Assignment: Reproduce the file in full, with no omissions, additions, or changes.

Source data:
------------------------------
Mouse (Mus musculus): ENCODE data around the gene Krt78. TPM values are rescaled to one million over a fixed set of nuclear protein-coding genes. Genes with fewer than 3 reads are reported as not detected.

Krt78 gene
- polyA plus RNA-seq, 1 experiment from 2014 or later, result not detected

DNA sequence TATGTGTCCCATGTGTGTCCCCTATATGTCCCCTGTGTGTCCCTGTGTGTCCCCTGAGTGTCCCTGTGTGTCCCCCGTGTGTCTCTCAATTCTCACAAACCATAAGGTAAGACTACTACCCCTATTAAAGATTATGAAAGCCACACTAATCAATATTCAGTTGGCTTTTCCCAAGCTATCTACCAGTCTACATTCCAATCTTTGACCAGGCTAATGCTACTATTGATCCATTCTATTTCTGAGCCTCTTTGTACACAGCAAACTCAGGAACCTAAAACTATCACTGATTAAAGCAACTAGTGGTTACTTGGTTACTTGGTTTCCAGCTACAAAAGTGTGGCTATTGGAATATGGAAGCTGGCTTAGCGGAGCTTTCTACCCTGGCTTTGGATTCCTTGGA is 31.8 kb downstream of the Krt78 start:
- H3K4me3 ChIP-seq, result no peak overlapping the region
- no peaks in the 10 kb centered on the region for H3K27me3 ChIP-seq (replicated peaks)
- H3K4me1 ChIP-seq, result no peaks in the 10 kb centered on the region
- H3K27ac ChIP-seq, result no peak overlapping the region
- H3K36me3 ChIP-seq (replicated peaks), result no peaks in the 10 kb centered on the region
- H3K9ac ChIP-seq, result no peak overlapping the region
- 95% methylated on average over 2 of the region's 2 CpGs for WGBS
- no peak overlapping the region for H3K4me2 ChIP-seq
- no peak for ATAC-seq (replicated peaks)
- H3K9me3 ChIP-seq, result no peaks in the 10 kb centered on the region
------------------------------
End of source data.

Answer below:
Mouse (Mus musculus): ENCODE data around the gene Krt78. TPM values are rescaled to one million over a fixed set of nuclear protein-coding genes. Genes with fewer than 3 reads are reported as not detected.

Krt78 gene
- polyA plus RNA-seq, 1 experiment from 2014 or later, result not detected

DNA sequence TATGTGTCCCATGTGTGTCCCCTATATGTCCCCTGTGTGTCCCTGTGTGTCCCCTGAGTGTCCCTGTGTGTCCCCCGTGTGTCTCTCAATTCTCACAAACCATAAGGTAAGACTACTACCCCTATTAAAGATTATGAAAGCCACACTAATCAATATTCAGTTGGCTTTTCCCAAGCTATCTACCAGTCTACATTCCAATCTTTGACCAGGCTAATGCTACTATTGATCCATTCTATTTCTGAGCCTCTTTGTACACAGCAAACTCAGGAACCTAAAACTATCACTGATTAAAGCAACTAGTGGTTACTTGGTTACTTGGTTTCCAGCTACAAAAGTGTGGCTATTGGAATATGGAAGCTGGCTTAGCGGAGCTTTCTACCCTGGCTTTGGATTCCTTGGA is 31.8 kb downstream of the Krt78 start:
- H3K4me3 ChIP-seq, result no peak overlapping the region
- no peaks in the 10 kb centered on the region for H3K27me3 ChIP-seq (replicated peaks)
- H3K4me1 ChIP-seq, result no peaks in the 10 kb centered on the region
- H3K27ac ChIP-seq, result no peak overlapping the region
- H3K36me3 ChIP-seq (replicated peaks), result no peaks in the 10 kb centered on the region
- H3K9ac ChIP-seq, result no peak overlapping the region
- 95% methylated on average over 2 of the region's 2 CpGs for WGBS
- no peak overlapping the region for H3K4me2 ChIP-seq
- no peak for ATAC-seq (replicated peaks)
- H3K9me3 ChIP-seq, result no peaks in the 10 kb centered on the region